In 1946, Viola Desmond, a 32-year-old entrepreneur from Halifax, was on a business trip when her car broke down in the small community of New Glasgow in Nova Scotia, Canada. With some extra time to kill while she waited for the repairs, Desmond decided to go see a movie, and headed to the Roseland Theater at the corner of Forbes and Provost Streets. She requested and paid for a seat to see a noir called The Dark Mirror on the theater's main floor—but because she was black, the cashier gave her a ticket and the appropriate change for the balcony section.
Unaware that she had been given a balcony ticket, Desmond proceeded into the main-floor seating area, where the ticket-taker told her she'd have to go upstairs. She assumed that there had been a mistake, but when she went back to the cashier to ask again for a main-floor ticket, the cashier reportedly replied, "I'm sorry, but I'm not permitted to sell downstairs tickets to you people."
Desmond was used to finding a way when racially motivated roadblocks were thrown at her. When she was denied entrance to Halifax beauty schools because of her skin color, she trained in Montreal, New York, and New Jersey, then created her own beauty studio and school in Halifax, drawing black women from across Canada's east coast. She also created her own line of black beauty care products. So, being a woman used to making her own path, once Desmond realized she was being discriminated against, she courageously strode back inside the theater to take a seat on the main floor.
She was just settling in to enjoy the movie when she was confronted by the theater manager. Desmond stood her ground, but the police soon arrived and forcibly removed her from the theater, injuring her hip and knee in the process.
She spent the night in jail, though not for disobeying segregation laws; there weren't any. Instead, officials got her on a trumped-up claim of defrauding the Government of Nova Scotia. They alleged that she had failed to pay one cent in amusement tax—that is, the difference in the amount of tax charged on a main floor and balcony seat. Under a 1915 Canadian licensing statute, those who entered a theater without paying the proper amount of amusement tax could be arrested without a warrant and fined.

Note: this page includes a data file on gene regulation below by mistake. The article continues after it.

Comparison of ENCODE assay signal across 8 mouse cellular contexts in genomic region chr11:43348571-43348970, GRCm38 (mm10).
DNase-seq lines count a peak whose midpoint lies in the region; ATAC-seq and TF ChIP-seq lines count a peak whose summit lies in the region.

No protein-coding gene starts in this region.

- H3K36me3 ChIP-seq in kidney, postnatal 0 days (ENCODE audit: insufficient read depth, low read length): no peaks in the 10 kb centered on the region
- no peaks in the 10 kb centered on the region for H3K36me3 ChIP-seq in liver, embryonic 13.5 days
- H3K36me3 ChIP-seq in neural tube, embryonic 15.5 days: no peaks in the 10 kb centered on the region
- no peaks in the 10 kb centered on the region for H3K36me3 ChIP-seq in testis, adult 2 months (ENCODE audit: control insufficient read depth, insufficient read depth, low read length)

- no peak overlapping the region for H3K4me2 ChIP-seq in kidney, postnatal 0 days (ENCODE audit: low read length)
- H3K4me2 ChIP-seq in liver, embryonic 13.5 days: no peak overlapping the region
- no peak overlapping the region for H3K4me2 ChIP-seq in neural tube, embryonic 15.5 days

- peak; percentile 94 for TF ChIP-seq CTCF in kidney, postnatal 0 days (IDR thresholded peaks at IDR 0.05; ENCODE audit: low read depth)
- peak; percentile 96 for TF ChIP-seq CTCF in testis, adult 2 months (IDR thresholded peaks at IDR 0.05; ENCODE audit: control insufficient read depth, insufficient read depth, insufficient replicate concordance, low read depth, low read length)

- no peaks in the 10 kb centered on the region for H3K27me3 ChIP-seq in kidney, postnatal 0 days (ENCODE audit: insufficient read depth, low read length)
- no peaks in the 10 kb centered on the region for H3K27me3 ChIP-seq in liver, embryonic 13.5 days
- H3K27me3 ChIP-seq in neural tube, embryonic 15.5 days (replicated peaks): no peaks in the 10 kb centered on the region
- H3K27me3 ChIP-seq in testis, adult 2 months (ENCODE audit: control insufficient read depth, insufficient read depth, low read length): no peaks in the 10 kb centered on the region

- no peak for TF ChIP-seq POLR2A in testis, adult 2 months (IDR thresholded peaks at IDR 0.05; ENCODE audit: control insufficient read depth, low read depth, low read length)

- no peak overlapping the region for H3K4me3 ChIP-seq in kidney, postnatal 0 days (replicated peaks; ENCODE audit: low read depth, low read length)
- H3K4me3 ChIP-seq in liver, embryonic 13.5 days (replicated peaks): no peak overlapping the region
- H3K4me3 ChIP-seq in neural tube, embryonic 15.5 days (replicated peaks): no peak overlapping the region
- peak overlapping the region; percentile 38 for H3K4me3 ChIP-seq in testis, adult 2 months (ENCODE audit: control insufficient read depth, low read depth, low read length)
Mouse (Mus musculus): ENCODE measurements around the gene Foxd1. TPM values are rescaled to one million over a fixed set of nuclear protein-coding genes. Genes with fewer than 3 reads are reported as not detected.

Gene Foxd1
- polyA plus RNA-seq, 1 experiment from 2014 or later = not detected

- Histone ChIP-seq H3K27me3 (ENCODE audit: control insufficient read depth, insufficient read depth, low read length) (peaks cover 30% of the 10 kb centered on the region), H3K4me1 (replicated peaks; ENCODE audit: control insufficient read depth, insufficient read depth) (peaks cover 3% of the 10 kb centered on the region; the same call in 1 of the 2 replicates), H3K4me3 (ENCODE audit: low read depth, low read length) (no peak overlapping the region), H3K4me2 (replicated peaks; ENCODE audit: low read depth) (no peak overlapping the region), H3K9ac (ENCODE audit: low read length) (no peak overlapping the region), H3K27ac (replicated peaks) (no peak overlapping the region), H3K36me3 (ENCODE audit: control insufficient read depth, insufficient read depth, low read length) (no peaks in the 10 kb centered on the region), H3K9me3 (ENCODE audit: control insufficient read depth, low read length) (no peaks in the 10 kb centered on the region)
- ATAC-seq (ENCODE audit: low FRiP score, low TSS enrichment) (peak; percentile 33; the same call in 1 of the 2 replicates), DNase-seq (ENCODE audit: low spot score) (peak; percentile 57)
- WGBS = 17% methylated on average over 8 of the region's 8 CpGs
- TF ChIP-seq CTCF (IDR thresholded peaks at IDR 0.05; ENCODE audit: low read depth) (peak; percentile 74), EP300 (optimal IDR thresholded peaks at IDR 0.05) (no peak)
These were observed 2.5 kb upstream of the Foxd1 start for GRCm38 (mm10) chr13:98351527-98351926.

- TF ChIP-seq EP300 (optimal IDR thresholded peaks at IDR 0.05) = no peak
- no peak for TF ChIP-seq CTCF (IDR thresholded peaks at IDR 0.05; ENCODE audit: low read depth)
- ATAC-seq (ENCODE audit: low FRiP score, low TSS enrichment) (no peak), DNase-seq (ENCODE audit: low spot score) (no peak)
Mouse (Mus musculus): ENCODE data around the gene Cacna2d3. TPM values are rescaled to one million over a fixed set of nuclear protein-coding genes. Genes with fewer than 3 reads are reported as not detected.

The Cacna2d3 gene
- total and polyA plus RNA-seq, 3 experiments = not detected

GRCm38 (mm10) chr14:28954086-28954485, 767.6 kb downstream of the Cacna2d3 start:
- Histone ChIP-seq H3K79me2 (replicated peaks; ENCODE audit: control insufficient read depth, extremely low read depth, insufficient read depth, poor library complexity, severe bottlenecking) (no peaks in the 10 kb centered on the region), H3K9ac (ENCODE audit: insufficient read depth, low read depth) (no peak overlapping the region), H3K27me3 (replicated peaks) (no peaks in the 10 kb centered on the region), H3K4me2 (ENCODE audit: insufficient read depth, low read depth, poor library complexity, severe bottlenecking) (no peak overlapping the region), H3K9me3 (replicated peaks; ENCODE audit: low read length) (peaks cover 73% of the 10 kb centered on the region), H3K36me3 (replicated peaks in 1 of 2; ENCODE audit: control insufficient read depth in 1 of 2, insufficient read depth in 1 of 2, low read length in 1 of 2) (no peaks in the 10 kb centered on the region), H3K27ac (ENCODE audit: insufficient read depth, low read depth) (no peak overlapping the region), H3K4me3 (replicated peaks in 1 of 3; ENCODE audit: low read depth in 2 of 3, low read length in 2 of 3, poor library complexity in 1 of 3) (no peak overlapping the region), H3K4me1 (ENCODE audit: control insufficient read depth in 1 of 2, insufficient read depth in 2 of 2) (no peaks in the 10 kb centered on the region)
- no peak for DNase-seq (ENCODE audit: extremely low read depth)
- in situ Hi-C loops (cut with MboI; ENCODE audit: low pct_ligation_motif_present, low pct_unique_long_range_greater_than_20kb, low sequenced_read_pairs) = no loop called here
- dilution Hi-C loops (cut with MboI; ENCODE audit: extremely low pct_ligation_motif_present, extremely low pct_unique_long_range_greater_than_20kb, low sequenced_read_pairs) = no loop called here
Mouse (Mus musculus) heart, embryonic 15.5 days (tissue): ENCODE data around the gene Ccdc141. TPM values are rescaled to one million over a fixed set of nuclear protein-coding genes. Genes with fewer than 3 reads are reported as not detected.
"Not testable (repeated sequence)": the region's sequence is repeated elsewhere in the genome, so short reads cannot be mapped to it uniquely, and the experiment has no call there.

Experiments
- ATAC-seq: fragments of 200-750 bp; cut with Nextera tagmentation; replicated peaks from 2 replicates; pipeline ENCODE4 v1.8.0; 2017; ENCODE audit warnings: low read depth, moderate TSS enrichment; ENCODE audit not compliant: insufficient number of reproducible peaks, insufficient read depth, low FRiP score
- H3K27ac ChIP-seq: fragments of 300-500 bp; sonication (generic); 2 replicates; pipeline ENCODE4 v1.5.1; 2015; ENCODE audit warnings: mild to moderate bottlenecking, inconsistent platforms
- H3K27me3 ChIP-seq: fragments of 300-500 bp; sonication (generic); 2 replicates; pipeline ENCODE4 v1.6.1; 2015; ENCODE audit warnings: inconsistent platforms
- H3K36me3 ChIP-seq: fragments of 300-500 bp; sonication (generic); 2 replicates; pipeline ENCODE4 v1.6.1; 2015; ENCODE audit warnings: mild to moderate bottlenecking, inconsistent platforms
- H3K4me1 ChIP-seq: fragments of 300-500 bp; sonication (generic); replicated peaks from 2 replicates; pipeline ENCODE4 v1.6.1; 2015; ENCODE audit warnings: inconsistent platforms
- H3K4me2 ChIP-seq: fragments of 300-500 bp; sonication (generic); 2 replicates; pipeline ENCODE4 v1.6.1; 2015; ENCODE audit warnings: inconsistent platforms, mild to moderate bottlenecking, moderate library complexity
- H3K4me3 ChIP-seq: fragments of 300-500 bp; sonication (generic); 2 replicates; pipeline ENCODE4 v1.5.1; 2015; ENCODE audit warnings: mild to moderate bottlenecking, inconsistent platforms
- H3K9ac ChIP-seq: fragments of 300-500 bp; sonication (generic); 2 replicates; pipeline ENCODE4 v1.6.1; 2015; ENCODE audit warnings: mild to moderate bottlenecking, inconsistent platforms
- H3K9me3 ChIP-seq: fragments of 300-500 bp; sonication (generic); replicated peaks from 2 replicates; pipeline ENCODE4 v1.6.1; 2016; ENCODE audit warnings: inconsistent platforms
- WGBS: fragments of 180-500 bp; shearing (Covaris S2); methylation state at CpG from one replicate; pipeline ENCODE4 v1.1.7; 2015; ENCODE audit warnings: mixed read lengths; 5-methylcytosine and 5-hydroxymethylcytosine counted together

Realizing that the ludicrous charge was a way to punish her for refusing to bow to the unofficial segregation rules of the day, Desmond challenged the decision all the way to the Nova Scotia Supreme Court. Unfortunately, she lost the trial, and the charges stood.
Desmond died in 1965 at age 50. She may not have gotten justice during her lifetime, but her actions were a galvanizing force for the civil rights movement in Canada. And almost 65 years after the theater incident, the Canadian government tried to set things right. In 2010, a cultural studies professor from Nova Scotia worked with Desmond's sister, Wanda Robson, to secure a posthumous pardon from Nova Scotia's lieutenant governor as well as an apology from the province's premier. (The pair teamed up after Wanda, then 73, took Professor Graham Reynolds's class at Cape Breton University. As Reynolds was telling a story about Viola, Wanda piped up and said "Hey, that's my sister.")
Since then, the civil rights pioneer has been on a Canada Post stamp and had a passenger ferry named for her, while plans for streets bearing her name are in the works in Montreal and Halifax. She has also been honored with the creation of the Viola Desmond Chair of Social Justice at Cape Breton University.
And soon, Canadians will be seeing a lot more of her. In late 2016, she was chosen as the first Canadian woman to appear on a $10 bill. The design for the bill was unveiled on March 8, 2018, and features a violet-hued portrait of Viola on the front, plus images of the Canadian Museum for Human Rights and an excerpt from the Canadian Charter of Rights and Freedoms on the back. The bill also includes an eagle feather, which the Bank of Canada says represents "the ongoing journey toward recognizing rights and freedoms for Indigenous Peoples in Canada." The banknote will enter into circulation later in 2018.
Speaking of Viola at the unveiling, Finance Minister Bill Morneau said, "Her story serves as inspiration to all Canadians and acts as a powerful reminder of how one person’s actions can help trigger change across generations."
As for Viola's sister Wanda, she said at the unveiling that seeing the new bill had left her speechless. "This is amazing, unique, and our family will go down in history. Imagine that."